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US, UK and global GDP growth update – Put the champagne on ice

US GDP data weakest of a disappointing lot

Data released today show that Q1 2017 real GDP growth:

  • In the US slowed to 0.7 quarter-on-quarter (qoq) annualised, from 2.1% qoq in Q4 2016 – the weakest growth rate in three years (see Figure 1);
  • In the UK halved to 0.3% qoq – the weakest growth rate in a year;
  • In France slowed to 0.3% qoq from 0.5% qoq in Q4 2016; and
  • In Spain rose to 0.8% qoq from 0.7% qoq in Q4 2016.

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The common theme of low-wage growth

Weak wage growth runs through the many themes which markets are focussing on

The media and financial markets have tried to make sense of a number of key themes in the past twelve months, including:

  • The only modest rise in GDP global growth, major central banks’ reluctance to tighten monetary policy and the Fed’s glacial pace of rate hikes despite the improvement in the US labour market ;
  • Donald Trump’s surprise election victory in the November US presidential elections;
  • The Brexit referendum vote in the UK; and
  • The rise of nationalism and populism in Europe.

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Tradespotting: Choose protectionism. Choose higher inflation. Choose weaker trade and growth

The future of global trade, which has slowed despite a pick-up in global GDP growth, is hogging the headlines, with the spotlight on both the US and UK.

US President Trump and his team have so far focused on (1) substituting US imports for domestic production, with Trump adopting a carrot-and-stick approach (2) trade in goods, particularly manufactured goods and (3) trade with China and regional trading partners and in particular Mexico.

There is in theory nothing irrational in President Trump wanting to boost domestic production and exports, narrow the $500bn trade deficit and spur US employment.

However, his current approach may in practise fall well short of delivering the improvement in US trade and jobs which he seeks. In a more extreme scenario, his tactics could at least in the near-term lead to higher US inflation and weaker trade, creating headwinds for both the US and global economy.

The high-labour cost US economy should be looking to better compete with the likes of Germany, not China. But the quality and desirability of exports matters.

The Dollar’s strength, over which the Trump administration has little or no control, will likely continue to weigh on the overall competitiveness of US exports while at the same time fuelling cheap US imports.

A stronger Renminbi is not the solution as exporting nations other than the US may be better positioned to capitalise on such a relative-price change, while the USD-cost of imports from China may rise.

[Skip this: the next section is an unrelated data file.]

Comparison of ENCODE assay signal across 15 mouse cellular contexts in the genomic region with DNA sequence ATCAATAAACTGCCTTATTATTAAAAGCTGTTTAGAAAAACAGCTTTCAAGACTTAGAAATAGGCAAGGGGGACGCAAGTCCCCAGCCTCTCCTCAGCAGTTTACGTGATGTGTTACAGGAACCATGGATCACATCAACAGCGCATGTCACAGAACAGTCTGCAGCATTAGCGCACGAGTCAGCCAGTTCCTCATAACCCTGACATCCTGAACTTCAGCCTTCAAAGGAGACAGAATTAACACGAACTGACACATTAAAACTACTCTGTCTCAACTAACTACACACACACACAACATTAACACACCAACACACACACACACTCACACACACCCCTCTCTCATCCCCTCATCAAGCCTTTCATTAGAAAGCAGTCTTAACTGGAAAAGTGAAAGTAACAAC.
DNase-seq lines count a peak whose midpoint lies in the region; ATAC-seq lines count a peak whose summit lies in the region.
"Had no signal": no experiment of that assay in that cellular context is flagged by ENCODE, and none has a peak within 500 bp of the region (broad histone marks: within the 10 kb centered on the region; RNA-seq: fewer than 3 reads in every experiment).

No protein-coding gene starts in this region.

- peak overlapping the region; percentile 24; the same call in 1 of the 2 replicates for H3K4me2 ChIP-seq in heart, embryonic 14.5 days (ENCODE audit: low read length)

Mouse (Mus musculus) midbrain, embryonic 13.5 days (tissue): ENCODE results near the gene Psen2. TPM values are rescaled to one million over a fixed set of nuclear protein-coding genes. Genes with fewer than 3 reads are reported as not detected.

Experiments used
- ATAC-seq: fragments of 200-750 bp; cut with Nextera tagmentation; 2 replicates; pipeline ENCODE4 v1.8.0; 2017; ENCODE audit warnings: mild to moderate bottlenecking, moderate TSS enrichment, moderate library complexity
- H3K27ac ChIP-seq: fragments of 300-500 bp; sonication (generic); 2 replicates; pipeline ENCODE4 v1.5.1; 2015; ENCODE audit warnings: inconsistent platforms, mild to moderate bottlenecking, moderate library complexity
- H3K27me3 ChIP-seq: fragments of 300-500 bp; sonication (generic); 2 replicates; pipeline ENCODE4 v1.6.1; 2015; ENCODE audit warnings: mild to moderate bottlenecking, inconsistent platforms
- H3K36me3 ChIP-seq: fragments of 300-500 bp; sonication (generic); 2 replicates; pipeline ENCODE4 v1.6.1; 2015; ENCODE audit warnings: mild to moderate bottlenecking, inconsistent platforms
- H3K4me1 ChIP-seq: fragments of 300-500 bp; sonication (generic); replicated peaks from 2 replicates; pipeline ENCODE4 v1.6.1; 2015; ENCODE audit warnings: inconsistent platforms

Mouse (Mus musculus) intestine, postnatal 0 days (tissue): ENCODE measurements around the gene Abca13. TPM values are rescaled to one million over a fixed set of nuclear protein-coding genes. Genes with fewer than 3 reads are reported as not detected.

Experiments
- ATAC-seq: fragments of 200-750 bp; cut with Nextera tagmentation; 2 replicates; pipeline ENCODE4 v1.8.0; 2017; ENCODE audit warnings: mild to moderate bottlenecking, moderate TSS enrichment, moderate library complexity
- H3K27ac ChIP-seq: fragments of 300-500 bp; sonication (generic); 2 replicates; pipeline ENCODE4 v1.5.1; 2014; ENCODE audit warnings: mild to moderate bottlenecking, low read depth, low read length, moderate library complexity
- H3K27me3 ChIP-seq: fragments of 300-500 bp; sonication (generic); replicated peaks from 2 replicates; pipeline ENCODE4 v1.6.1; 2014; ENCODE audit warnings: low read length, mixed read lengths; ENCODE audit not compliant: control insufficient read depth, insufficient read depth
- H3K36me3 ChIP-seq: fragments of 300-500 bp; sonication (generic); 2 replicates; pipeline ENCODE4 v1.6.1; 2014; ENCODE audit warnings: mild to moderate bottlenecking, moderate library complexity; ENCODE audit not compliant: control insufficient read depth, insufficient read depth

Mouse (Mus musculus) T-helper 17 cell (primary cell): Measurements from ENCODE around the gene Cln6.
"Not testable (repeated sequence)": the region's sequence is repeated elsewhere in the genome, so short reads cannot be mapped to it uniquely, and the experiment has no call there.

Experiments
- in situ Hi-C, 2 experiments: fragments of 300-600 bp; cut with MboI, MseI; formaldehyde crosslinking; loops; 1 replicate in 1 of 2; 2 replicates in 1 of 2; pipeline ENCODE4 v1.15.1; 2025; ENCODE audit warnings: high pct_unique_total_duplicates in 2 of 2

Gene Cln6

If the US imposed higher tariffs on imports from China and other countries (such as Mexico), it would take time for US-based companies to boost production given insufficient quality and capacity in US manufacturing.

Moreover, China and other exporting nations such as Mexico and Canada may respond to higher US import tariffs by increasing their tariffs on imports from the US. This would put US exporters at a clear disadvantage vis-à-vis other exporting nations. Read more

Hawkish pendulum may have swung too far

I have long argued that the risk of a collapse in global economic growth and inflation was over-stated and more recently that major central banks had likely reached an important inflexion point.

A global recession and global deflation have seemingly been averted and central bank policy rate cuts and extensions of quantitative easing programs have become rarer occurrences.

Donald Trump’s election has turbo-charged expectations that reflationary US-centric policies will drive global, and in particular US growth and inflation in 2017, that the Fed’s hiking cycle will step up a gear and that US yields and equities and the dollar will climb further, heaping pressure on emerging economies and asset prices.

But analysts and markets may now be getting ahead of themselves.

My core reasoning is that US inflation may not rise as fast expected, due to lags in the implementation of Trump’s planned fiscal policy loosening and immigration curbs, residual slack in the US labour market and disinflationary impact of higher US yields and a stronger dollar.

As a result, the FOMC, which will see important personnel changes in early 2017, may argue that the market has already done some its work and not be as hawkish as expected.

In this scenario, US short-end rates could lose ground while long-end rates continue to push higher, resulting in a steepening of a still not very steep US rates curve.

One corollary is that factors which have wakened the euro may lose traction as 2017 progresses.


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What will Asian central banks do?

Global risk appetite nudges higher as “West Wing” versus “Yes Minister” plays out